Report accuses Cam Newton of academic cheating while at Florida


Well, it’s all but official now.  Someone is in the midst of a massive behind-the-scenes tear-down project of what Cam Newton’s built over the first ten games of the 2010 season.

Fresh on the heels of a report alleging a six-figure payment was being sought for his services before landing at Auburn, there’s yet another report that casts the Heisman frontrunner in a negative light.

According to Thayer Evans of FOX, and citing an unnamed source, there were three different instances of academic cheating by Newton while at the University of Florida.  That, not the laptop incident or Tim Tebow deciding to stick around for his senior season, led Newton to leave the Gainesville school early in December of 2009 and make his way to a Texas junior college.

Newton was arrested for the theft of a laptop from a Florida student’s dorm room in November 2008. He again violated the university’s honor code by putting his name on another student’s paper and turning it in, according to the source. Newton was caught after the instructor asked the real author of the paper why he had not turned in his work, the source said.

According to the source, after the student said he had turned in a paper, he and the instructor went through all the submissions and discovered that Newton had put his name on the paper in question.

Newton subsequently turned in a second paper to the instructor, but it was later found to have been purchased off the Internet, according to the source. The source said Newton was to appear for a hearing in front of Florida’s Student Conduct Committee during the spring semester of 2009, but instead transferred to Blinn College.

Evans, who was one of several national writers to come out recently with a “Don’t vote for Cam for the Heisman” platform, also reports that Newton wasn’t even enrolled at UF when he decided to transfer.  Newton’s father didn’t exactly help his son’s case in this latest imbroglio.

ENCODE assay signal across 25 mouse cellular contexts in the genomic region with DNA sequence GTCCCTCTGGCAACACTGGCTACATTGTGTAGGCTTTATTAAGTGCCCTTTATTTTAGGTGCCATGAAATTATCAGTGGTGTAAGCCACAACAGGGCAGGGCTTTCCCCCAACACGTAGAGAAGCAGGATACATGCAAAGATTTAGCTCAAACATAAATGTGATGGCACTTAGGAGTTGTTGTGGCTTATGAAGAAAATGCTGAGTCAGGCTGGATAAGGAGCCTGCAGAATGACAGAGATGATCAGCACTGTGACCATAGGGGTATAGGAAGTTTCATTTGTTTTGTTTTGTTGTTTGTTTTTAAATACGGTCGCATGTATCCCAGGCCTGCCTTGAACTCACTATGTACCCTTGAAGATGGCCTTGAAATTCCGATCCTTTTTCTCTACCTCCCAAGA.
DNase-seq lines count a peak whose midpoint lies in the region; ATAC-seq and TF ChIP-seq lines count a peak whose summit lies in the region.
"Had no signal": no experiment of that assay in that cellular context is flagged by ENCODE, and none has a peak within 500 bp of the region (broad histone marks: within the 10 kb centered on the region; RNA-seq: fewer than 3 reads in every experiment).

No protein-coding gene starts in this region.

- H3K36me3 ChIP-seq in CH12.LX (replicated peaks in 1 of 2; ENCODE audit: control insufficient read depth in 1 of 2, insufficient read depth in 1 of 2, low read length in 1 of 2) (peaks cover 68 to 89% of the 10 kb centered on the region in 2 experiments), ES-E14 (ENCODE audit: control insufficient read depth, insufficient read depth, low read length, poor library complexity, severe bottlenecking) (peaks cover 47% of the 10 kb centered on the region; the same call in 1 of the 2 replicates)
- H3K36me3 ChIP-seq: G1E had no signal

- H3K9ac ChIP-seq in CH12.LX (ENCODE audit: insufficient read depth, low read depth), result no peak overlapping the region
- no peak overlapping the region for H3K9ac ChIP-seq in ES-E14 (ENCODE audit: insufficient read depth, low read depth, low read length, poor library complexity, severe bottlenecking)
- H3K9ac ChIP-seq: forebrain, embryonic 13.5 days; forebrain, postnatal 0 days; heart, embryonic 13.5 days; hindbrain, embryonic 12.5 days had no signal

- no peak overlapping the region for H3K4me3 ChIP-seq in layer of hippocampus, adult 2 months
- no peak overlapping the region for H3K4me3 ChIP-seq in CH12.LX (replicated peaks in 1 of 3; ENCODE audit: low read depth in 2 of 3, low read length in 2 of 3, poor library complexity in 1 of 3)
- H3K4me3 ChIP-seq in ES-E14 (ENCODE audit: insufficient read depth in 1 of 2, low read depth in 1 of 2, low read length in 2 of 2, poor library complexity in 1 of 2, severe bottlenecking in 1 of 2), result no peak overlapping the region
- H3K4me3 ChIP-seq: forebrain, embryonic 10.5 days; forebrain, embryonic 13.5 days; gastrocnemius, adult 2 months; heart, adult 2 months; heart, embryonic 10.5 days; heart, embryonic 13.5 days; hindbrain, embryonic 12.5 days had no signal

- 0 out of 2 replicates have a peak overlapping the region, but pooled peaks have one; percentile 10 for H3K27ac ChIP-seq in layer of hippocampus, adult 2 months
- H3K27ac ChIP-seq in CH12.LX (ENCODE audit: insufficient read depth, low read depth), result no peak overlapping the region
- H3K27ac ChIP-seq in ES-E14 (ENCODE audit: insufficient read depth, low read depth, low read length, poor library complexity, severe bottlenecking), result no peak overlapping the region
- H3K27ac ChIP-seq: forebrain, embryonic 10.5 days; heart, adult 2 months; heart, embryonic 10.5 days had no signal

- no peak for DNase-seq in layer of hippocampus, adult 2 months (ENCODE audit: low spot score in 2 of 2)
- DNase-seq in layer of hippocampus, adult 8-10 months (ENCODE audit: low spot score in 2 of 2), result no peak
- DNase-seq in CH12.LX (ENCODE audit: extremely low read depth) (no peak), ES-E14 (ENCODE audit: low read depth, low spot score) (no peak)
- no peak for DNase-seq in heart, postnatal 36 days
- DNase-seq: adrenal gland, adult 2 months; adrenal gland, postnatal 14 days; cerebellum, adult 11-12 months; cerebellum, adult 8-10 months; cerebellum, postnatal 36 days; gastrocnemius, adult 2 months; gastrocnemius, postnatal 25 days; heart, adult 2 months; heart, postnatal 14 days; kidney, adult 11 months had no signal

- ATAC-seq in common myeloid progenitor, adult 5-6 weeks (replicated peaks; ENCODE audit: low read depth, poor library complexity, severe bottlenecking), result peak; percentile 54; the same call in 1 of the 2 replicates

“I wasn’t there,” the elder Newton said. “I cannot confirm or deny. At a time like this, I’m taking a defensive posture.”

Unlike the rumors and speculation surrounding his recruitment, which is still under investigation by the NCAA, the accusations of academic cheating will have no impact on his eligibility at Auburn.

What it does, however, is bring up a couple of questions that need to be asked but will be almost impossible to answer.  Why is this coming out now, nearly a full year after Newton decided to attend Auburn and ten games into a season that could end with a national title for the Tigers?  Perhaps more importantly, who is responsible for it?

It was rumored that Urban Meyer was the impetus behind the first set of allegations coming to light.  These latest accusations seem to point squarely at someone in Gainesville pulling the strings of the media on one whale of a payback/screw job.

Based on emails from a couple of media types this morning, the latest speculation being churned out by the rumor mill, and again this is merely the underbelly of the college football world speculating here, is that Meyer and/or someone associated with the Florida program is pushing this issue in an attempt to get Newton declared ineligible before the SEC title game.  Why?  The Gators have a play-in game with South Carolina this weekend that would give them the SEC East title, while Auburn would represent the West with a win over Alabama.  Obviously, a Newton-less Tigers team would be a much easier path for the Gators to an SEC title and the subsequent automatic BcS berth that would come with it.

Again, this is all just speculation and this is a rumor mill, but…

Move over, Phillip Fulmer.  You may have some competition for the inaugural class of the SEC Snitch Hall of Fame.

UPDATED 11:06 a.m. ET: Meyer has emphatically denied being involved in the Newton situation. “It’s a ridiculous claim and simply not true,” Meyer said late this morning.